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    Law and American Society

    Semester: 

    Spring

    Offered: 

    2023
    At a time when the rule of law is imperiled, our democracy and equal rights of every kind under assault by multiple forces, the importance of understanding our constitutional system of rights and laws as essential to the fabric of the nation cannot be overstated. The course will examine law as a vehicle of political conflict and a defining force in American society in four dimensions: 1.) as it establishes individual rights, liberties, and the limits of toleration; 2.) as it attempts to resolve differences among competing constituencies; 3.) as it sets out terms of punishment and social...
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    Queer Nation: LGBTQ Protest, Politics, and Policy in the United States

    Semester: 

    Spring

    Offered: 

    2023
    In this course, we will explore the political and politicized lives of lesbian, gay, bisexual, transgender, and queer peoples living in the United States, focusing on the period from World War II to the present. Centering both an intersectional analysis and historical critique of “progress,” we will focus our attention on the interrelationship between protest (how LGBTQ people have organized themselves and expressed their demands in the face of systemic oppression), politics (how...
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    Leadership from the Inside Out: The Capacity to Lead and Stay Alive-Self, Identity, and Freedom-with a Focus on Anti-Black Racism and Sexism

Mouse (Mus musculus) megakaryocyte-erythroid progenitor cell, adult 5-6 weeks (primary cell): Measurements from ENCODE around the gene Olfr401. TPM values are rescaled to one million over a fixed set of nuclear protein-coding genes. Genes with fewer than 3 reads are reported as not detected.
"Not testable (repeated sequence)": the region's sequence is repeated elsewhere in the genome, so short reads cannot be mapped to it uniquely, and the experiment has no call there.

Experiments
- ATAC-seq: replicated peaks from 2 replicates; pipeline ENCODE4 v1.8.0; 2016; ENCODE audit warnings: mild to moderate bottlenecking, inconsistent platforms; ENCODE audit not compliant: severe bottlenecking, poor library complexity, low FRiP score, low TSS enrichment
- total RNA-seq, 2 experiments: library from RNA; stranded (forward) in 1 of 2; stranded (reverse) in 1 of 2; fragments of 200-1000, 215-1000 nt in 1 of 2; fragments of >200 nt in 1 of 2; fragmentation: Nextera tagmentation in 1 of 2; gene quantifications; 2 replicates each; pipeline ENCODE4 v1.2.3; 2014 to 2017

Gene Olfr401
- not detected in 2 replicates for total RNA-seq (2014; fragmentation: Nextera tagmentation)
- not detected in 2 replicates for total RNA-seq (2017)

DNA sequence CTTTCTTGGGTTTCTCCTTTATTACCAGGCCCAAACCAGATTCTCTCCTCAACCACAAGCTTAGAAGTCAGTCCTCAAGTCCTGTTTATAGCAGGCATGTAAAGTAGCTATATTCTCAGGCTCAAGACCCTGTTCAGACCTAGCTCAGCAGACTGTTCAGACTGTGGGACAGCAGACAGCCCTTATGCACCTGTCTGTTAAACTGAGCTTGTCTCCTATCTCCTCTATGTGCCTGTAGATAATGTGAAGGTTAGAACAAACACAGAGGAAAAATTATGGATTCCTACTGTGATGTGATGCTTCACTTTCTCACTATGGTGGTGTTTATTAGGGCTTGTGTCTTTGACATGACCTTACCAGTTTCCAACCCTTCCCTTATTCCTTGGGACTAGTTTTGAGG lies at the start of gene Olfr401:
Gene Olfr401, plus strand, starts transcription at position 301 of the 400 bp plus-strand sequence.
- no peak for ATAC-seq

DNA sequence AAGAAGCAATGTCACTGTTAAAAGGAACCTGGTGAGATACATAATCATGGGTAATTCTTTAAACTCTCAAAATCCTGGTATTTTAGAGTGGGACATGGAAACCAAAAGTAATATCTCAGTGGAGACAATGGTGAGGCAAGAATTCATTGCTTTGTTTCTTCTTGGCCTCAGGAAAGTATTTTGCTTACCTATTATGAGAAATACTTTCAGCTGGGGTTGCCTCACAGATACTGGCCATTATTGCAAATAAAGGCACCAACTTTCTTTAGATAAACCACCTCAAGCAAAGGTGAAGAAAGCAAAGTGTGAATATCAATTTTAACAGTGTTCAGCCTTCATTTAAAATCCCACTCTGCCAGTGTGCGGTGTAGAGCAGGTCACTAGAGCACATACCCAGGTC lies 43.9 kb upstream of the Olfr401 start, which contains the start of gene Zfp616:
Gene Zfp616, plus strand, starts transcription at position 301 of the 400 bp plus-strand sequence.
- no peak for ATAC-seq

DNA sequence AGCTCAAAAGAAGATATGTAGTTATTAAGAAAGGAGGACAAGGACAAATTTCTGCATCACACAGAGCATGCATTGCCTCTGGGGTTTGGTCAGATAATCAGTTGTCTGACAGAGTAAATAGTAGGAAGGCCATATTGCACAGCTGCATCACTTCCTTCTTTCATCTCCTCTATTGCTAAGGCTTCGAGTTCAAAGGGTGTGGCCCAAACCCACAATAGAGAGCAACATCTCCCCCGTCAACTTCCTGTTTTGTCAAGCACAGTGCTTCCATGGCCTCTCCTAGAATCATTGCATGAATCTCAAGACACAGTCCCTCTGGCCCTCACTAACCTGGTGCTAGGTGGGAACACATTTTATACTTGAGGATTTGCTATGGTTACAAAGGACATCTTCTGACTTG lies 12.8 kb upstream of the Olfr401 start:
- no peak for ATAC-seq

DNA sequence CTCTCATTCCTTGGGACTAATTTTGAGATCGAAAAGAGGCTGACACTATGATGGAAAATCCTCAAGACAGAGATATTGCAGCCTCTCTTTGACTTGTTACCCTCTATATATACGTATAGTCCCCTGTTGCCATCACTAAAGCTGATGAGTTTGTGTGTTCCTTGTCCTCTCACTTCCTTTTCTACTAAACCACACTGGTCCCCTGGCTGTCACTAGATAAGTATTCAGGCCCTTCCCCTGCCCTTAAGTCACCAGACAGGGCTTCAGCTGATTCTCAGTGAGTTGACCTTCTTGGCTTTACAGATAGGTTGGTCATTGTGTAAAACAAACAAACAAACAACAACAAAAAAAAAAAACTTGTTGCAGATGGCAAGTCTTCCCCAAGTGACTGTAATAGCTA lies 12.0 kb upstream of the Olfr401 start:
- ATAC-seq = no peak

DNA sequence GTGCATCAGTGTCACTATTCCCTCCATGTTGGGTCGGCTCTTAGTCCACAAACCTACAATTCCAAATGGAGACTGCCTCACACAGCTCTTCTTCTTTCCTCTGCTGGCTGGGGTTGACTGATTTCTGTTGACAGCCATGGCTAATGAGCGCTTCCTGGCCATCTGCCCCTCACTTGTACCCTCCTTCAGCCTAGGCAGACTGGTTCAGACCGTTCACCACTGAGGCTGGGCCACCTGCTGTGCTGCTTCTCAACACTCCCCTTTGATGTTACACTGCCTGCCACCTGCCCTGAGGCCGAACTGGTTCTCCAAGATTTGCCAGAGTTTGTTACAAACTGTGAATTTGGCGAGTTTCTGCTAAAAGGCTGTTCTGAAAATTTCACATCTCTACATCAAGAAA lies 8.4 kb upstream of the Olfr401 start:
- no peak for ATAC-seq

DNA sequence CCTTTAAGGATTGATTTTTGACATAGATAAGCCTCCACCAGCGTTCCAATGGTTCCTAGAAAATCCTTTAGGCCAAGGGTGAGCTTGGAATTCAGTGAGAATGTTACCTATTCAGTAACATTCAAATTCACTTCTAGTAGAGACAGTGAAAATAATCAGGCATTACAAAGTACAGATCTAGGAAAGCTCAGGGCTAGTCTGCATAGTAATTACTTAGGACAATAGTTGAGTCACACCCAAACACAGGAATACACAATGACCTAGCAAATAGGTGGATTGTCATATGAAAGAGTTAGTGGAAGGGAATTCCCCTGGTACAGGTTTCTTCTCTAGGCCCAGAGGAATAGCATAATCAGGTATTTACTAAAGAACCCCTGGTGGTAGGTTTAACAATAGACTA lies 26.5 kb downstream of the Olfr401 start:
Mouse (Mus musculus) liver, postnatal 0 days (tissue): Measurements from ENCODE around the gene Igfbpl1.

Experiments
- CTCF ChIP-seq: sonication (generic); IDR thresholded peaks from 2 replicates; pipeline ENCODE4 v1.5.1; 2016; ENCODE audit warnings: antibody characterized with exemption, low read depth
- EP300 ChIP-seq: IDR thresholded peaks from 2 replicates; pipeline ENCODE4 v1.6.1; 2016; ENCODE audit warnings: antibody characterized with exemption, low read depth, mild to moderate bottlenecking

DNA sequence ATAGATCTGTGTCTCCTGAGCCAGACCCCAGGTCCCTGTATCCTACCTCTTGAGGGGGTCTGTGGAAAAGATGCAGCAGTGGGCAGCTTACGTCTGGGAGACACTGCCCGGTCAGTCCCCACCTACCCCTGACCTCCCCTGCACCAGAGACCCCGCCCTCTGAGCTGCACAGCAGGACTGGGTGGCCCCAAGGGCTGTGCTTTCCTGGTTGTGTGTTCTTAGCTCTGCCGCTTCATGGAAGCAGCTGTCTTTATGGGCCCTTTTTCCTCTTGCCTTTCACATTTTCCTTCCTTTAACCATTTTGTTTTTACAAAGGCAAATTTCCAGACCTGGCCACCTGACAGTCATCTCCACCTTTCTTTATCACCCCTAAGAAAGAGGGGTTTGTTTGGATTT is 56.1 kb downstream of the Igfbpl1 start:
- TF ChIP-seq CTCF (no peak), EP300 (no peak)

Semester: 

    Spring

    Offered: 

    2023
    Leadership can be exercised from many locations in a society–from authority positions and from the streets–yet in general, to lead is to live with danger. It often requires putting yourself on the line, disturbing the status quo, and working with conflict. Those who lead take risks and sometimes get silenced, marginalized, or killed. To lead through the dangers of change demands diagnostic integrity and skill. Many Kennedy School courses strengthen diagnostic skills by analyzing...
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    Reproductive Rights and Justice

    Semester: 

    Spring

    Offered: 

    2023

    The course materials and discussions span constitutional law, the political and legislative processes, and health law. Course topics include abortion, contraception, pregnancy exclusion laws, rape and statutory rape laws, personhood and feticide laws, artificial reproduction, surrogacy, civil and criminal prosecution for fetal endangerment, and reproductive rights of incarcerated and detained populations. This course is historically grounded, spanning early matrilineality and hypodescent laws to the eugenics era, and concluding with contemporary debates related sex equality, racial...